Australians can soon expect to see websites with a new domain address, '.au'. The national regulator for domains, auDA (.au Domain Administration), is planning to open up direct registrations for the domain address '.au', dropping the current requirement for '.com', '.net' or other similar prefixes.
auDA is near the end of a public consultation period for how the new '.au' addresses will be introduced and managed. A key issue for the review is the right of existing domain holders and businesses to the new addresses. Specifically, whether existing '.com.au' holders should have a first right of ownership over a '.au' equivalent.
Several other significant changes to domain registration in Australia may also be on the cards (see below).
However some domain registration requirements won't be changing. Unlike many other countries, Australia requires a valid ABN or ACN to register addresses like '.com.au' and '.net.au'.
The public and industry stakeholders are welcome to comment on the new domain implementation. The consultation period ends by the close of business on March 4.
Diversification of domain addresses
The new domain is arguably the biggest shake-up to web addresses in Australia since the original '.com.au' and similar domains were introduced over 30 years ago.
Opening the '.au' domain follows a recent push toward less traditional website addresses. Non-country aligned domains have opened up in recent years, including '.law'.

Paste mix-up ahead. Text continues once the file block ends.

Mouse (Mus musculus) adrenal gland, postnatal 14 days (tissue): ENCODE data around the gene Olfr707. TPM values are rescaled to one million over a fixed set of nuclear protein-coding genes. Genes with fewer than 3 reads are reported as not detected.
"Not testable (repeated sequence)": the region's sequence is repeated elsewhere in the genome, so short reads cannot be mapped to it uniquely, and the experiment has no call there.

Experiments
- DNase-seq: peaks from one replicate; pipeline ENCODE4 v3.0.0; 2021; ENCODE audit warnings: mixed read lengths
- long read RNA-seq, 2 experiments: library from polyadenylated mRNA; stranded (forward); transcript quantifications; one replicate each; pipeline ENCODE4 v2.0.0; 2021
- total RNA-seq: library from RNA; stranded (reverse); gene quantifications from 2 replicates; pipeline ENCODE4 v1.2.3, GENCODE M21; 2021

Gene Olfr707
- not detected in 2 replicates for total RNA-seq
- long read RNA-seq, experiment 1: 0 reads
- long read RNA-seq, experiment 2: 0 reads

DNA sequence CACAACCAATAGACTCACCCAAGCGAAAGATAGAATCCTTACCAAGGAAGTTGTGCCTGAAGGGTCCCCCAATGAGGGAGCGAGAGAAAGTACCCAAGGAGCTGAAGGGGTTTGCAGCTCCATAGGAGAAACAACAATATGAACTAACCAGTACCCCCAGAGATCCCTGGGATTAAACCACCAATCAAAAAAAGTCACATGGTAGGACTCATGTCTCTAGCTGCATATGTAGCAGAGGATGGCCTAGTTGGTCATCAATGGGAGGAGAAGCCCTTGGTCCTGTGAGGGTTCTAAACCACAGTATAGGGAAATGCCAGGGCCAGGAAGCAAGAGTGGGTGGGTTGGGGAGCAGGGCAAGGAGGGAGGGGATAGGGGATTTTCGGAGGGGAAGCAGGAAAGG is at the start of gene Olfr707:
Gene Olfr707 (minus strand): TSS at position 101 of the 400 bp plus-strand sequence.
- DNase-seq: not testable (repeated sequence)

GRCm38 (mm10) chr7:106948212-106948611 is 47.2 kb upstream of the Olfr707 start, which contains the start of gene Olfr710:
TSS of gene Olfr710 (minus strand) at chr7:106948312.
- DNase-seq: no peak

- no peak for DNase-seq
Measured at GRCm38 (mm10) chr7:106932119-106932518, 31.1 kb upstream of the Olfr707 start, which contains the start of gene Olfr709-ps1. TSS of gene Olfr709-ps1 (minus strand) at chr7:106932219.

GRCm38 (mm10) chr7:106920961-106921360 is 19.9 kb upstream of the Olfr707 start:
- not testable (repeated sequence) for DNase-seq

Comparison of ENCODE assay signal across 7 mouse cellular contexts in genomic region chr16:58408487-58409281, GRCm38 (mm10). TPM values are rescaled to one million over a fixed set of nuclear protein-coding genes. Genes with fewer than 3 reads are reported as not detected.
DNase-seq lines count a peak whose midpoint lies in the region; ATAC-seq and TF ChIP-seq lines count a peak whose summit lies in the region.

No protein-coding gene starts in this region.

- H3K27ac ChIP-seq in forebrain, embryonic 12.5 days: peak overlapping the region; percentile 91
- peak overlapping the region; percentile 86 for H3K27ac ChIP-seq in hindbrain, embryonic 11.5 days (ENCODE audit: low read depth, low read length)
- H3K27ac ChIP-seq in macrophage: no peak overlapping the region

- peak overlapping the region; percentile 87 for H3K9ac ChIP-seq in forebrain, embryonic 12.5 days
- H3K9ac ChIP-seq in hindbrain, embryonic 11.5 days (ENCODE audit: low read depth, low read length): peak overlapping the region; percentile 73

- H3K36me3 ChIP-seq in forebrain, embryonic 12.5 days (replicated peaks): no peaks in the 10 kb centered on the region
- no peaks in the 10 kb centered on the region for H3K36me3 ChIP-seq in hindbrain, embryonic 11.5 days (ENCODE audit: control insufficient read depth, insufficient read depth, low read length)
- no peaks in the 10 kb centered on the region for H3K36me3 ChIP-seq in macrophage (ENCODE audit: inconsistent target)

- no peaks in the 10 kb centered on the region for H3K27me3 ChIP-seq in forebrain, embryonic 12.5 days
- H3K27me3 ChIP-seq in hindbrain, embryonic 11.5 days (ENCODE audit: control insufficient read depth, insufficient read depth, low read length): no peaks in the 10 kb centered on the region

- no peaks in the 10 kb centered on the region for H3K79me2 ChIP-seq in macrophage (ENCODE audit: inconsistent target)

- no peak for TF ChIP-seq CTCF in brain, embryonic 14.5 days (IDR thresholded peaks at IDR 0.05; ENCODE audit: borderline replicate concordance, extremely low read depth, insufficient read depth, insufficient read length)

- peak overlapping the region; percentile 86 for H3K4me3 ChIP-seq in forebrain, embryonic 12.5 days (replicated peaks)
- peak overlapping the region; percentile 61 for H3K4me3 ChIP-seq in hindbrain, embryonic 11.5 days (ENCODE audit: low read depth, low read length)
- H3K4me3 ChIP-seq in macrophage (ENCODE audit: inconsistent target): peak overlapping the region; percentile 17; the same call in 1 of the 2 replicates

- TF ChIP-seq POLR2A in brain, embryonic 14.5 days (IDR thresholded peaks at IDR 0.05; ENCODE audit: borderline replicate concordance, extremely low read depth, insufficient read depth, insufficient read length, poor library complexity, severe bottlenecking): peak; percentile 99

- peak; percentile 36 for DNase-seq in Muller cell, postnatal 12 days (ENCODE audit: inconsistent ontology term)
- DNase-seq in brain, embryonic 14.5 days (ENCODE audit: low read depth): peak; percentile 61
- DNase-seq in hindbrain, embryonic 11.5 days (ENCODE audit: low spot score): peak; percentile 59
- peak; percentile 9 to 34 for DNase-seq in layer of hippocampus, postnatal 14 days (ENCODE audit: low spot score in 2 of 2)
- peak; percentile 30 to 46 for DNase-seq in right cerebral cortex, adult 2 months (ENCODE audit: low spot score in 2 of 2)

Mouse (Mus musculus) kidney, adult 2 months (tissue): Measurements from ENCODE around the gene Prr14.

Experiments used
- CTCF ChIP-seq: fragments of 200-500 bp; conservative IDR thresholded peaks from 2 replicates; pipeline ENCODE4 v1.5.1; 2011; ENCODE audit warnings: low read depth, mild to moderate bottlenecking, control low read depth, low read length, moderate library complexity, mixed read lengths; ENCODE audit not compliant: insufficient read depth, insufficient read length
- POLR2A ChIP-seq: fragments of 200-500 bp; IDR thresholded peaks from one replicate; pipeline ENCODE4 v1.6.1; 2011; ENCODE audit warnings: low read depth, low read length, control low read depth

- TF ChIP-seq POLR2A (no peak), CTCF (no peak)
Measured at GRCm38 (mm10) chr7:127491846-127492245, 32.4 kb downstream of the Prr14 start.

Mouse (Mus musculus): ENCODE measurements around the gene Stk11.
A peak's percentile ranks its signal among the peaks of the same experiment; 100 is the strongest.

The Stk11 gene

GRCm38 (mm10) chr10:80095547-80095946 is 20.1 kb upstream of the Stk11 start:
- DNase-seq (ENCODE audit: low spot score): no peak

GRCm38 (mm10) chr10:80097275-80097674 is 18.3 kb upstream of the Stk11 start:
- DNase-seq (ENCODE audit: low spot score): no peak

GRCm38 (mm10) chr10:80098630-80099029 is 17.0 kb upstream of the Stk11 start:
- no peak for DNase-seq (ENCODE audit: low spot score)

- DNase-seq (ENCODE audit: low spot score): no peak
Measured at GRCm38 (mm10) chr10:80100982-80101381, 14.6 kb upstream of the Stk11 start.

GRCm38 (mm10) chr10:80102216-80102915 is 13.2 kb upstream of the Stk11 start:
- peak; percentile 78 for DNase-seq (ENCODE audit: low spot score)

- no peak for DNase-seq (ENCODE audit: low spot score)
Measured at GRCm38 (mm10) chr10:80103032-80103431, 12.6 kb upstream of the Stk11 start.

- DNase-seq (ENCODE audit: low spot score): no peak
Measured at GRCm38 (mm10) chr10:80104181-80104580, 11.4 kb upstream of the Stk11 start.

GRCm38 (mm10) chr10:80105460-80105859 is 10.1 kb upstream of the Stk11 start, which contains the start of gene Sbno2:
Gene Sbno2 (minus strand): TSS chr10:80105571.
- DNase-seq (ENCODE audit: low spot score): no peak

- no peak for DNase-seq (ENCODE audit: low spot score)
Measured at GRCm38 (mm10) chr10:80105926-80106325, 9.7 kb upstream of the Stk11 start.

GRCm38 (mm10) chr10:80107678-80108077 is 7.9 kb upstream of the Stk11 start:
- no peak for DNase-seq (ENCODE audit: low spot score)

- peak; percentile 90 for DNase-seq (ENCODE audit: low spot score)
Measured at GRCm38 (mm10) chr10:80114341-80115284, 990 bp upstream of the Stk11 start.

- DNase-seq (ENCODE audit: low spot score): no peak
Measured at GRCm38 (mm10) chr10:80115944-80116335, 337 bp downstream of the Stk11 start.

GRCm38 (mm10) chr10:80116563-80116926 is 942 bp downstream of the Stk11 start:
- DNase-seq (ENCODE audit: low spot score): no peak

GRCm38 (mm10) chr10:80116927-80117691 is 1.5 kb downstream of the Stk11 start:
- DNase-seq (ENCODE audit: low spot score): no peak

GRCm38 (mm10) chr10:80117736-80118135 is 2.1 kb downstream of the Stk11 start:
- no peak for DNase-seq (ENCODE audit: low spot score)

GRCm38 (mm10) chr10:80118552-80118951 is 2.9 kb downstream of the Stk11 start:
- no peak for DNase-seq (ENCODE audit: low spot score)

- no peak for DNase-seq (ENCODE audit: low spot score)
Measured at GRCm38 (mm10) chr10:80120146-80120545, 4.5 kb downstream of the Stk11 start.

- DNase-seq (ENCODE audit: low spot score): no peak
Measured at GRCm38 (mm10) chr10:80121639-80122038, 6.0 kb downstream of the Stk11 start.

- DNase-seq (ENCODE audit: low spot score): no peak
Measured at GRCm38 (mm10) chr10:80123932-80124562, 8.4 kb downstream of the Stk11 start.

For users, the change will be simple. If you're looking for the Google Australia website, instead of going to 'google.com.au', you can go to 'google.au'.
Other non-traditional domains have been introduced in the past few years. '.sydney' and '.melbourne' became available in 2014, however uptake appears to be low.
Possible big changes to Australian domain names
The auDA's current public consultation is asking several big questions on the future of domain governance in Australia.
It asks whether '.net.au' and '.asn.au' domains should no longer be available; and whether state specific domains should also be made available, like '.au'.
Further details, including how to comment, are available at the auDA's 2017 Policy Review Panel page here.
It is not clear when direct '.au' domain names will be made available for purchase by the general public.